Judgment on Declaratory Judgment in the Cayman Islands Liquidation Proceedings



A recent decision by Judge Kawaley sitting in the Grand Court of the Cayman Islands (the “Grand Court”) provided helpful clarification on what he described as a “legally significant” and “important point of jurisdiction”. The issue was one of the jurisdiction of the Grand Court to grant declaratory relief in formal winding-up proceedings in circumstances where there is no express provision in the Companies Act (as amended) (the “ Companies Act”) or the Company Winding-Up Rules (as amended) (the “CWR”) giving jurisdiction to the Great Court to make representations in court-ordered winding-up proceedings. Kawaley J held that he had jurisdiction to do so, whether under the Grand Court Act, implicitly under the jurisdiction of the Companies Act to control the exercise of a liquidator’s powers, pursuant to its inherent jurisdiction to fill a gap in the existing framework proceedings, or to enforce its own prior order in the liquidation proceedings.


The Cayman Islands parent company (the “Company”) has incorporated subsidiaries around the world. It was initially placed in provisional liquidation in order to effect a restructuring which then continued on an insolvent basis when the Company was placed in compulsory liquidation and joint official liquidators (“JOL”) were appointed. This decision was made because the JOL required that its powers in official liquidation be formally affirmed by the Grand Court in order to obtain regulatory approval in a jurisdiction unfamiliar with Cayman Islands insolvency law to put implement a commercial agreement related to a transfer of the assets of the company.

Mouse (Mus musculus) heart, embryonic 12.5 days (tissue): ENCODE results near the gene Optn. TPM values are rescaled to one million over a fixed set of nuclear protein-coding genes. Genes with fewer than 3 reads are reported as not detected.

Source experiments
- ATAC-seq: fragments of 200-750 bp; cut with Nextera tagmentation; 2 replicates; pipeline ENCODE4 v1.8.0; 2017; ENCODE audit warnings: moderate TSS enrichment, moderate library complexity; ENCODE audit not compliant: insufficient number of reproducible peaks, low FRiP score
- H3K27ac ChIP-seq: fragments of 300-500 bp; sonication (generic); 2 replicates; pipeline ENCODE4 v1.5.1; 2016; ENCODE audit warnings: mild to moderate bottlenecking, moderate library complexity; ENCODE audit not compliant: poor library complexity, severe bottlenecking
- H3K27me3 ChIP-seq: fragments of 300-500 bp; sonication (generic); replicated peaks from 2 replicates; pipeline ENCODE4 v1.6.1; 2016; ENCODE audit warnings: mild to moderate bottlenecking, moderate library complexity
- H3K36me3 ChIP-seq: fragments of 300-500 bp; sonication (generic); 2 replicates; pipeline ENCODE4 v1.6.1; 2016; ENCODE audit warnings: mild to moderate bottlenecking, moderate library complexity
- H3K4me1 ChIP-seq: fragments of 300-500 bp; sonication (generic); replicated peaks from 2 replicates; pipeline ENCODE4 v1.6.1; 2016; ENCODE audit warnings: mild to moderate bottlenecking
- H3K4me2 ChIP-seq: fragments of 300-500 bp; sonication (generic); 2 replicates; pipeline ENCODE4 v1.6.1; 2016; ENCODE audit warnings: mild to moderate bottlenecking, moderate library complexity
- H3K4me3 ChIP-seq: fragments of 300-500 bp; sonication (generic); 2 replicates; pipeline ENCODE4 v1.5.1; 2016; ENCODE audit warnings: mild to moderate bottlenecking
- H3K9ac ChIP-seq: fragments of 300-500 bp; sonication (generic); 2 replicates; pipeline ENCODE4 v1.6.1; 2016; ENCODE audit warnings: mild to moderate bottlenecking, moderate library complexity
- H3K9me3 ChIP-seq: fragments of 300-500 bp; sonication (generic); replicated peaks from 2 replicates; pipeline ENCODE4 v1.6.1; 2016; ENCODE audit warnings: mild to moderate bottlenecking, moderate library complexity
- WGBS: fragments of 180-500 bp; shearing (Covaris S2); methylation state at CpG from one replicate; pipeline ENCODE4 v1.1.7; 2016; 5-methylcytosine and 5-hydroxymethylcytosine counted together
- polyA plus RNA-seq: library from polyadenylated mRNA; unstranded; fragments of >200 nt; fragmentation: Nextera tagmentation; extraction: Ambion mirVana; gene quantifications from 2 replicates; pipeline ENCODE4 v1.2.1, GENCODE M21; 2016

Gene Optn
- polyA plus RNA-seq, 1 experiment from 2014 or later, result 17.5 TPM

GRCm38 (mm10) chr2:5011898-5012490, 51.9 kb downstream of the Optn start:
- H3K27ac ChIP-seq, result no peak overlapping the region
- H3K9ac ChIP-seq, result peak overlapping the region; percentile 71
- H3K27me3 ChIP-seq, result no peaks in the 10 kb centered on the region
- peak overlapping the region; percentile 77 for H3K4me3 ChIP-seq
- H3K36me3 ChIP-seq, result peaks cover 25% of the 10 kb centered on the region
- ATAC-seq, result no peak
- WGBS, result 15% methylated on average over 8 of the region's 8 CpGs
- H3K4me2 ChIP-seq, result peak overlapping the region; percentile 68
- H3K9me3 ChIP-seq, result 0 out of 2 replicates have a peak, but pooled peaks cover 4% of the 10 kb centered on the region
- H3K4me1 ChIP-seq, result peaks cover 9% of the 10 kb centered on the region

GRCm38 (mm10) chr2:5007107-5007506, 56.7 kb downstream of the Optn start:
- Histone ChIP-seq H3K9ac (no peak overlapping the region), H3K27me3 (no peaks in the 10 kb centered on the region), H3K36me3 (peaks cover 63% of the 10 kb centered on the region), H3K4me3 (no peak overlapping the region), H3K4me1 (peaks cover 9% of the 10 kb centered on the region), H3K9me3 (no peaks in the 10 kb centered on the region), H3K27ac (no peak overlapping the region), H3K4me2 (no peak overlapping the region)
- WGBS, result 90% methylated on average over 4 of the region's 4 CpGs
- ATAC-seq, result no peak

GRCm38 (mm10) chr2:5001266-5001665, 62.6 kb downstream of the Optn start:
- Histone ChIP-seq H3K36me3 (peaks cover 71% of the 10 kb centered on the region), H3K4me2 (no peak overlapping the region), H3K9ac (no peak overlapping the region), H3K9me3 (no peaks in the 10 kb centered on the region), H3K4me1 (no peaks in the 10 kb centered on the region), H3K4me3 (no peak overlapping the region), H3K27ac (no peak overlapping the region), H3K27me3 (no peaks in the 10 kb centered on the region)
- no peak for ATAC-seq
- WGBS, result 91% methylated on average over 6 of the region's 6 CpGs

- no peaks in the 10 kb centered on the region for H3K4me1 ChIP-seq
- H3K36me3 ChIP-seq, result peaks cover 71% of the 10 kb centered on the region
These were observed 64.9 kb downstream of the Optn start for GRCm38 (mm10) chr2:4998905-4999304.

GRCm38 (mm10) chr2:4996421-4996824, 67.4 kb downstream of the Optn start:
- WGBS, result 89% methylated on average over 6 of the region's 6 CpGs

The Ordinance appointing the JOLs (the “JOL Ordinance”) provided a broad sanction allowing the JOLs to exercise all powers available under Schedule 3, Part I of the Companies Act without further sanction from the Great Court. However, for the sake of good order, the JOLs filed a motion with the Grand Court in December 2021 (the “Sanction Application”) requesting that they be granted a sanction under Rule 110(2)(a) of the Companies Act and paragraph 8 of Schedule 3, Part I to execute a share purchase agreement for and on behalf of the Company in November 2021 (the “SPA”) in order to dispose of the shares it held in one of its subsidiaries (the “Target”). The Court duly sanctioned the execution of the SPA by the Company in December 2021 and authorized “the taking of such additional actions and the execution of such additional documents by the JOLs which are necessary or desirable to discharge any obligation therein” (the “SPA Penalty Order”).